Knife collectors and the forged blade

As far as I can see there are two main ways that custom or handmade knives are referred to. They are “stock removal” and “forged blades” or knives made by bladesmiths. But to be accurate both types normally require stock removal to some degree. There is some dividing line between the two types, at the Blade Show in Atlanta these two types are separated from each other in the room as if to avoid contamination. Why this division exists within the custom knife world I don’t know but imagine that it has to do with egos, jealousies, insecurities, old hard feelings, etc.

When it comes to cutting, slicing, or chopping anything that most of us cut, slice, or chop, there are probably plenty of reasonably priced factory made knives that will do the job just fine. The fact is that relatively expensive custom or handmade knives are not needed by most of us to perform the tasks we normally use knives for. We don’t need them, we just want them.

DSC_7374Forging a blade with hammer and anvil

Most of the custom knives that I have purchased over the years have been made by bladesmiths, and recently I began wondering what is it that draws collectors to the forged blade? I suppose that a lot, maybe most of it is the romance and historical aspect of the forging process. Perhaps the collector thinks that he is getting something that requires more skill or that more work is involved. Maybe he is attracted to Damascus or laminated steel. The collector might believe that the forged blade is a better blade when it comes to performance.

As to the last sentence in the above paragraph. I don’t know of any published, scientific tests performed by an independent laboratory that show a forged blade to be a better blade than a stock removal blade when it comes to cutting or edge holding. Claims are easy to make, proof is apparently not so easy to offer. Besides, the majority of expensive custom knives receive very little hard use if any use at all, and this fact is not unknown to makers.

When it comes to the amount of skill or work involved in creating the blade itself, I would say certainly that more work is involved because the forging process creates another step or steps, and it’s fair to say that additional skills are required to properly accomplish the forging phase. When it comes to Damascus steel, San Mai, or the carbon/stainless laminates that are popular today even more skill is required on the part of the bladesmith.

DSC_7574Grinding a forged blade (stock removal)

Collectors or users should probably keep in mind that most bladesmiths do their own heat treating and the better, more experienced among them probably know what they are doing. Often times though the maker has very little in the way of accurate temperature controls in his shop or a lot of experience under their belt. The processes of forging, laminating, or making pattern welded steels, and then heat treating them offers opportunities for things to go wrong. All knife makers including bladesmiths come in all levels of skill, experience, and aptitude.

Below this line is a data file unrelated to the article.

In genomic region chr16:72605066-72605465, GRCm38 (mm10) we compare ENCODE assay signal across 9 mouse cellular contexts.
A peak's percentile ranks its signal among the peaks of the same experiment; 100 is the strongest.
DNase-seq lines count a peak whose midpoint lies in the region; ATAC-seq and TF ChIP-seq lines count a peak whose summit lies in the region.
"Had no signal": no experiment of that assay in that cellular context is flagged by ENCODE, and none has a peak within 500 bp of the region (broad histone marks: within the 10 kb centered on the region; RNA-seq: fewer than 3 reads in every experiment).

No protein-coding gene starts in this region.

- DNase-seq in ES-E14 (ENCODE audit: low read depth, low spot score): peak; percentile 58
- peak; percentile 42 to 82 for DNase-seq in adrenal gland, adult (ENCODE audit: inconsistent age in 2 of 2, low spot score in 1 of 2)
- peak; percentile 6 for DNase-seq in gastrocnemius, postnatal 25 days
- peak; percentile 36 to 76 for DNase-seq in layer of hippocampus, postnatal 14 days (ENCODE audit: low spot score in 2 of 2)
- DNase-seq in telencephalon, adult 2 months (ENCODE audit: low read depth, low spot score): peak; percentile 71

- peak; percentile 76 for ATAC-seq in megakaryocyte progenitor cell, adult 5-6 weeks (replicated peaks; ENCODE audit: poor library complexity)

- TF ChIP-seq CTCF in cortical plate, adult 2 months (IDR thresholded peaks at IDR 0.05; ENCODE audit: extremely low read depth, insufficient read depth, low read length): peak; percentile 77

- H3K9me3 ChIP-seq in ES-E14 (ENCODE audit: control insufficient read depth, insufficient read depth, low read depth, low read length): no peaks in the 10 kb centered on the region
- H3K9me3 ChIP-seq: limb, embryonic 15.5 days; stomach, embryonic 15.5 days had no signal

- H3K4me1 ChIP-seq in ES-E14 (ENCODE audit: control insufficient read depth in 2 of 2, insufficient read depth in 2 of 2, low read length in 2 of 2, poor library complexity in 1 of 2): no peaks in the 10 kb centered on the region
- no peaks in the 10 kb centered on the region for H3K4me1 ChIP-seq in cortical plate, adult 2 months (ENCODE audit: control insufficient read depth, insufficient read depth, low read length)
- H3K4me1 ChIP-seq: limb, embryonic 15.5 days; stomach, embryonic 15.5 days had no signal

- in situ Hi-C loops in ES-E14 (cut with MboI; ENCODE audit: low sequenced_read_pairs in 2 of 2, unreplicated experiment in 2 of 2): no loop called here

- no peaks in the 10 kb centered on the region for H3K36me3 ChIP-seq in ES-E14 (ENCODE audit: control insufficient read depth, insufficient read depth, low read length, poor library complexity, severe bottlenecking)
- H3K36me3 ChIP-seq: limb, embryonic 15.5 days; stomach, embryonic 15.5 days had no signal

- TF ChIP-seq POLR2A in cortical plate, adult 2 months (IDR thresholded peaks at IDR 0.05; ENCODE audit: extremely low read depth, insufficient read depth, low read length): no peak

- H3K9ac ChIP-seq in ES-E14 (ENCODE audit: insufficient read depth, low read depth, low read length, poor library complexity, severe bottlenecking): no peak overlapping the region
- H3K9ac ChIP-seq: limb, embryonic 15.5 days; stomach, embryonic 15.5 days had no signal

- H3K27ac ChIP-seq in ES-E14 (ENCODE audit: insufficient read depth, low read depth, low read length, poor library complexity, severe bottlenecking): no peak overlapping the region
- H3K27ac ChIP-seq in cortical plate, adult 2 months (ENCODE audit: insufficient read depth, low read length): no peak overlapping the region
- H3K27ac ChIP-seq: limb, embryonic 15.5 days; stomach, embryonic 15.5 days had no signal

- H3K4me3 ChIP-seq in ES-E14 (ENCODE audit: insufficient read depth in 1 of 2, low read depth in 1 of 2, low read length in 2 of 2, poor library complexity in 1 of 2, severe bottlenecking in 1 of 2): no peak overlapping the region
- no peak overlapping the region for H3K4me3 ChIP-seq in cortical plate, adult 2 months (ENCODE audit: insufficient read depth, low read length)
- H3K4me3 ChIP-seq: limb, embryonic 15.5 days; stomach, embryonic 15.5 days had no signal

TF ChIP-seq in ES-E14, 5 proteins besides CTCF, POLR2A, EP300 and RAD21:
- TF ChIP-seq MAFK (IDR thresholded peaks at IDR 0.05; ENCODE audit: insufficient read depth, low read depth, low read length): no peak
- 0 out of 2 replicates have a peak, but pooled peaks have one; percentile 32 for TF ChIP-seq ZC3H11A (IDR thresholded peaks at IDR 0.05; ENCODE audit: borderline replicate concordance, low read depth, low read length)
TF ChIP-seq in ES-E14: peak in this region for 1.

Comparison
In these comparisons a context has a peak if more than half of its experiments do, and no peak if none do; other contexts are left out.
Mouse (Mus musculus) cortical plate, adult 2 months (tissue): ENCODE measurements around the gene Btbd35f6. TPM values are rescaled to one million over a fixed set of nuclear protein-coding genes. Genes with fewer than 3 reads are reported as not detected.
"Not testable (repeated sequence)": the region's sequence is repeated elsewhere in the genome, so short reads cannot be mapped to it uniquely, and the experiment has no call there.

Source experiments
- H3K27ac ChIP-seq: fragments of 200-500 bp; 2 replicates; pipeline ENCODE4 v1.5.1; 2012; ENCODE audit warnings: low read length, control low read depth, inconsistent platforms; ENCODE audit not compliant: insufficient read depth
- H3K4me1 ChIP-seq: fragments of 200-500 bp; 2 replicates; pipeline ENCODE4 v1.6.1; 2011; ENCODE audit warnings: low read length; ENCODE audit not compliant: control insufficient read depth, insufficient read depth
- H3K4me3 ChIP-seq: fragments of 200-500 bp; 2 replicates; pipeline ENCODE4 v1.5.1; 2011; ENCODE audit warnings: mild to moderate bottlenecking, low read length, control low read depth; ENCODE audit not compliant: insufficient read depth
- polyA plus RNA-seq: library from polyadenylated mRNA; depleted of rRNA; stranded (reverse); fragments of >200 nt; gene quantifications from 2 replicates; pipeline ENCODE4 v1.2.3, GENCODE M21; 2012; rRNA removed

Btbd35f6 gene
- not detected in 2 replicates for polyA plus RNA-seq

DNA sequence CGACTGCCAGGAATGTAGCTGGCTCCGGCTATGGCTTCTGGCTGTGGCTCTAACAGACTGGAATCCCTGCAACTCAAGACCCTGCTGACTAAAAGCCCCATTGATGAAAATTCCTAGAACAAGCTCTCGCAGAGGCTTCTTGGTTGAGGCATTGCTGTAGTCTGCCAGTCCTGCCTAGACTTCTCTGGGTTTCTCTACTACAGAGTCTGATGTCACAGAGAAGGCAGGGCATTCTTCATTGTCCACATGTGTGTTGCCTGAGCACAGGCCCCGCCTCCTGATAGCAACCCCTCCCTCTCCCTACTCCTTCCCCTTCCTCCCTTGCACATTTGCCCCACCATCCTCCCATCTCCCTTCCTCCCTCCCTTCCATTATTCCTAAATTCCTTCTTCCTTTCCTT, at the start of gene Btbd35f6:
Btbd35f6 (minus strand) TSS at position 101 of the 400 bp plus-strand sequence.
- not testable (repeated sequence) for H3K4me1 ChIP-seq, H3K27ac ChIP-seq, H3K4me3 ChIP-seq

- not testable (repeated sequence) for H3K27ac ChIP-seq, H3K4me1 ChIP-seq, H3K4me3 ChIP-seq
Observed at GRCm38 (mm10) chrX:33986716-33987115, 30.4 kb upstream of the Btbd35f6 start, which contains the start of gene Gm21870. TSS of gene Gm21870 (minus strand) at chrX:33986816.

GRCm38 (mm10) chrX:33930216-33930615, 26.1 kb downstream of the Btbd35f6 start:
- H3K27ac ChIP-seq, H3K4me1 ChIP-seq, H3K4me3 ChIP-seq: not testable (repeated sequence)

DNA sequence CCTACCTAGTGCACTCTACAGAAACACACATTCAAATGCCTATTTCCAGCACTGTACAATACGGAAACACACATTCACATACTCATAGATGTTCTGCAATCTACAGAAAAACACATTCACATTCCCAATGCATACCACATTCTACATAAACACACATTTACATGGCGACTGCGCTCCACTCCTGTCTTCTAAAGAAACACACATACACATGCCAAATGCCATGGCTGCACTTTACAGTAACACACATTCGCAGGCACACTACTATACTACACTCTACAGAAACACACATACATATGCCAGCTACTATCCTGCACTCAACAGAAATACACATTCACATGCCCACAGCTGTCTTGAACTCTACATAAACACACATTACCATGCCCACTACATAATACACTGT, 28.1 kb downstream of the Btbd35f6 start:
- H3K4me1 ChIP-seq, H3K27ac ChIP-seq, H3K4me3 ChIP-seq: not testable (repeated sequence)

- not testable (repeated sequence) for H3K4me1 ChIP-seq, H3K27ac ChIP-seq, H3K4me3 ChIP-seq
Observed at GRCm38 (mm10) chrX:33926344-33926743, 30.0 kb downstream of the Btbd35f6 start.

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Forge Finishes

DSC_0540A copy2

Today it is in vogue for bladesmiths to leave portions of the blade with a rough finish as left from the forging process or to use intentionally created roughness. These “unfinished” areas can be a wonderful design element when used by a skilled maker, but all too often these unfinished areas on a blade look to me to be exactly what they are, unfinished. Sometimes makers create special texturing hammers or dies that give the surface a pleasing appearance, other times, not so much.

I have seen knives with blades done in this manner touted as being “working grade”, “user grade”, or some other creative name for unfinished looking knives. I may be wrong but I think that a rough finish on a working knife made from carbon steel is just asking mister rust to start in all those little rough places. If rust does show up it would be harder to clean the blade I would think. Also it seems to me that it would be much harder to clean the blade of blood, grease, etc. after dressing game, fish, or preparing food. Pair a rough blade finish with a cord wrapped handle and you have lots of little bitty bacteria friendly places.

A knife maker suggested to me that perhaps the forge scale left in the depressions of the rough areas might protect those areas from rusting. I suppose that is possible, I don’t know, also I wonder if the forge scale will stay there on a knife that is used. I once knew a blacksmith that kept his fresh from the supplier steel stored outside because he said it rusted and that removed the mill scale.

Certainly I won’t go so far as to call all smiths that use a forge finish lazy or accuse them of taking short cuts to a finished product, but I do think it applies in some instances. No doubt as time goes by areas of the blade or its fittings textured or left as forged will continue to be used as design elements by skillful smiths. Knives with areas of “forge finish” by the less talented will doubtfully command much respect or many dollars.

Copyright Bill North 2013